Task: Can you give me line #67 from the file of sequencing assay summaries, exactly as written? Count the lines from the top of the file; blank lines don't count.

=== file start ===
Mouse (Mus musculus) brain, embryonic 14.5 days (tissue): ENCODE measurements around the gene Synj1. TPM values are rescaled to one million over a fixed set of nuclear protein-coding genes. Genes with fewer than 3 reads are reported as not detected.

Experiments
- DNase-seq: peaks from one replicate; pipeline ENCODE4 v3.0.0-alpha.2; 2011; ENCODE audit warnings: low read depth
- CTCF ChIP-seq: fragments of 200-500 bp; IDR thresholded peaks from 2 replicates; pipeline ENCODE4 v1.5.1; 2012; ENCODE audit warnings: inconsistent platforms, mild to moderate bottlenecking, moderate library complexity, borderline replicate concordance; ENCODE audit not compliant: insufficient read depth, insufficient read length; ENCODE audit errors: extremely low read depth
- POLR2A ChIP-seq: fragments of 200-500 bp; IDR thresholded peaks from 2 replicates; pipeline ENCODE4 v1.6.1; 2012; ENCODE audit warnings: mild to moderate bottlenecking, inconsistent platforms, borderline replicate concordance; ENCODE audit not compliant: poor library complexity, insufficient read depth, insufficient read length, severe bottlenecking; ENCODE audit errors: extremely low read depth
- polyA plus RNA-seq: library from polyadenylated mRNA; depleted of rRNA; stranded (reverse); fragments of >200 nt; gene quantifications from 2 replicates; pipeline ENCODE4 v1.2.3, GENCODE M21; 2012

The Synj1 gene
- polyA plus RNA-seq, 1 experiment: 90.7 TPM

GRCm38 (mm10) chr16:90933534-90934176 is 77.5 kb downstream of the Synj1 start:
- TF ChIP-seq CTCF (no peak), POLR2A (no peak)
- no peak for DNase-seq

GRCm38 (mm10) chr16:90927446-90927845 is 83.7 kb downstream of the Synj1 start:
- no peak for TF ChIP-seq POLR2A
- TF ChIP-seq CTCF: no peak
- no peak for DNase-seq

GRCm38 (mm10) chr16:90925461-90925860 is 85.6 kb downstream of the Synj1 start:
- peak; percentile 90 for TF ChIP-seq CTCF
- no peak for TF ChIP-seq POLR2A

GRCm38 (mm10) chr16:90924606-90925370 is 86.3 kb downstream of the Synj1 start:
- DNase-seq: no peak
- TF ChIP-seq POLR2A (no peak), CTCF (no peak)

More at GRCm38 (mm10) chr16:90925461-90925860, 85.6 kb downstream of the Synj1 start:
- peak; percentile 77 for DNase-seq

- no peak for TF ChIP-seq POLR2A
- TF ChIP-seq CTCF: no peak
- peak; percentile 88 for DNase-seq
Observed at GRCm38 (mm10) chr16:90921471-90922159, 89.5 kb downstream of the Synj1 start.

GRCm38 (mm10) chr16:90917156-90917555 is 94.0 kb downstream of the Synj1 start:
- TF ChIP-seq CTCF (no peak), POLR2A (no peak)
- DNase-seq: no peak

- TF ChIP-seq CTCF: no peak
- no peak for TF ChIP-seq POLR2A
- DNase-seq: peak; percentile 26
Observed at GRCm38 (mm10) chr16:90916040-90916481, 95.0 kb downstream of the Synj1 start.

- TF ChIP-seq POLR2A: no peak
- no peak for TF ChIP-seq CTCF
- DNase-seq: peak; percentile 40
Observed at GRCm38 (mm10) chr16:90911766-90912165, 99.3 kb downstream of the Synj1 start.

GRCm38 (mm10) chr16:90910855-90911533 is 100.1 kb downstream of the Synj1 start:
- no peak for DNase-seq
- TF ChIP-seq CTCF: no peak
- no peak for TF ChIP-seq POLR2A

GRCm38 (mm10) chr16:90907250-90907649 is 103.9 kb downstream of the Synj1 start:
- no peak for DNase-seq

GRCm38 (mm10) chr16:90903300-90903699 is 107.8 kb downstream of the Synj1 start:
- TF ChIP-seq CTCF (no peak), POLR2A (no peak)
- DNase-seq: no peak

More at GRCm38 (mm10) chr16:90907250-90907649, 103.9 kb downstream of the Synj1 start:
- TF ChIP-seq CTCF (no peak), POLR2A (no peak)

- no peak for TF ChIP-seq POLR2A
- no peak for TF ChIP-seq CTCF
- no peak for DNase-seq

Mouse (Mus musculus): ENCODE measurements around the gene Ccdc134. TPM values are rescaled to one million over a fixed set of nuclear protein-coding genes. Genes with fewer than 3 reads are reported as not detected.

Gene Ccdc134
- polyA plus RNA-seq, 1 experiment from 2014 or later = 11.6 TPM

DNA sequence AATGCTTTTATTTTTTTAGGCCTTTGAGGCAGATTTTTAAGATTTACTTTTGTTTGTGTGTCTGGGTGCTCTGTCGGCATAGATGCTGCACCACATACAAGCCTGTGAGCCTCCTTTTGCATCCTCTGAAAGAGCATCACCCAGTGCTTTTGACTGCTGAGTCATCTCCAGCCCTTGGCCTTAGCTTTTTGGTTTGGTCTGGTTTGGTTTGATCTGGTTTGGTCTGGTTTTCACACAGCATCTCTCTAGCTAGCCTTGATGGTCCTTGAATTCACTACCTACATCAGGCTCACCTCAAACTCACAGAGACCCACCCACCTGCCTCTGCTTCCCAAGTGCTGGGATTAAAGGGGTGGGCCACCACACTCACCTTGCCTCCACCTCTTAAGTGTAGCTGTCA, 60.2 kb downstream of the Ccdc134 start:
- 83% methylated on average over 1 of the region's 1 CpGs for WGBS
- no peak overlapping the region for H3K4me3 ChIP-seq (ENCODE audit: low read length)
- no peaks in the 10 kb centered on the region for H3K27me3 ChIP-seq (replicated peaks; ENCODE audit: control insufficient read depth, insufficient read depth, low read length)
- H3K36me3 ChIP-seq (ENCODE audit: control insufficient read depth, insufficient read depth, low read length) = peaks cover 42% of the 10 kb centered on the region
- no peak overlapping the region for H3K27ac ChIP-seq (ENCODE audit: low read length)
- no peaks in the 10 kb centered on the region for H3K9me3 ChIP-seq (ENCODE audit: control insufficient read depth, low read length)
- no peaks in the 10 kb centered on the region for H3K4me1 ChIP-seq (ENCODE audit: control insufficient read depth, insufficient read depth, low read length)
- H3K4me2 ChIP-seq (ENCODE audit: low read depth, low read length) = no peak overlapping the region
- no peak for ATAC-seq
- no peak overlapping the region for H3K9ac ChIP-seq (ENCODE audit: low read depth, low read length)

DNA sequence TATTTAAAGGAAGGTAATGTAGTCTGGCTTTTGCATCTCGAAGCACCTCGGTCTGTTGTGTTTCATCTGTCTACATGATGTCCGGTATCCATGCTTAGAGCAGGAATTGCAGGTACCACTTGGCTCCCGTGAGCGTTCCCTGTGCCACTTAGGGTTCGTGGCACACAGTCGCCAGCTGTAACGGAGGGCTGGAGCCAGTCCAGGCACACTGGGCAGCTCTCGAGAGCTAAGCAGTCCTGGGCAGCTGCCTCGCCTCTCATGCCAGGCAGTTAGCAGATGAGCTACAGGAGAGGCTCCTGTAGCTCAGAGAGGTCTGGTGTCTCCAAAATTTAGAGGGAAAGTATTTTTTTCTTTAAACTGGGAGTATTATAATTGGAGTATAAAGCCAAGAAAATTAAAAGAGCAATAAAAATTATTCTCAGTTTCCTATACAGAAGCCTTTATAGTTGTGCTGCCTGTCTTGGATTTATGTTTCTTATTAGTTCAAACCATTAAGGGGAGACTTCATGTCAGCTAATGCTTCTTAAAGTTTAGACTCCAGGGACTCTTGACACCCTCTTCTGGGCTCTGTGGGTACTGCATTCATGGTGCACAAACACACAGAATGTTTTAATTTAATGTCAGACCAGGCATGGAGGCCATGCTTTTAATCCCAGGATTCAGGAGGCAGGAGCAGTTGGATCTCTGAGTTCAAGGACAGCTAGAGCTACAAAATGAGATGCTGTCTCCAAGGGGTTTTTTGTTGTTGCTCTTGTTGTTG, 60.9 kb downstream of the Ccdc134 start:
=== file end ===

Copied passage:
DNA sequence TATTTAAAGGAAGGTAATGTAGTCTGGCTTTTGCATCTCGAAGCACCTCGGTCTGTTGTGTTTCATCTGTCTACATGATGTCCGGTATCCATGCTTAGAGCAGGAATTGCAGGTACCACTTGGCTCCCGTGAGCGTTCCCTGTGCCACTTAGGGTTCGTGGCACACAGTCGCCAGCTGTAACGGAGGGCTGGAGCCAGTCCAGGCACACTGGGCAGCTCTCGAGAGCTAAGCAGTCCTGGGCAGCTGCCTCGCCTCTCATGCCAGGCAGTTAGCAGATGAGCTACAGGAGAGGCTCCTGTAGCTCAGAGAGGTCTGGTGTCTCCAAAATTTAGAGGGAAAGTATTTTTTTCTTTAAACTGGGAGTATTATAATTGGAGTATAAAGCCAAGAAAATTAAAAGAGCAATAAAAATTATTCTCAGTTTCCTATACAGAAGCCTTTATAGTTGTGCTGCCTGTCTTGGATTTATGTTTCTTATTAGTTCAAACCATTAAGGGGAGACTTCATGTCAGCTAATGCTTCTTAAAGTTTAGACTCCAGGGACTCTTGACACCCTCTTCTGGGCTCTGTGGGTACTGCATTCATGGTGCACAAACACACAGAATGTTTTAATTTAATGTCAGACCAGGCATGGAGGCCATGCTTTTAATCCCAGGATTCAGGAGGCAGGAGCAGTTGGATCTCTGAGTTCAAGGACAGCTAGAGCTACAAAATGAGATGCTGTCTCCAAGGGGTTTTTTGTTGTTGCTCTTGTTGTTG, 60.9 kb downstream of the Ccdc134 start: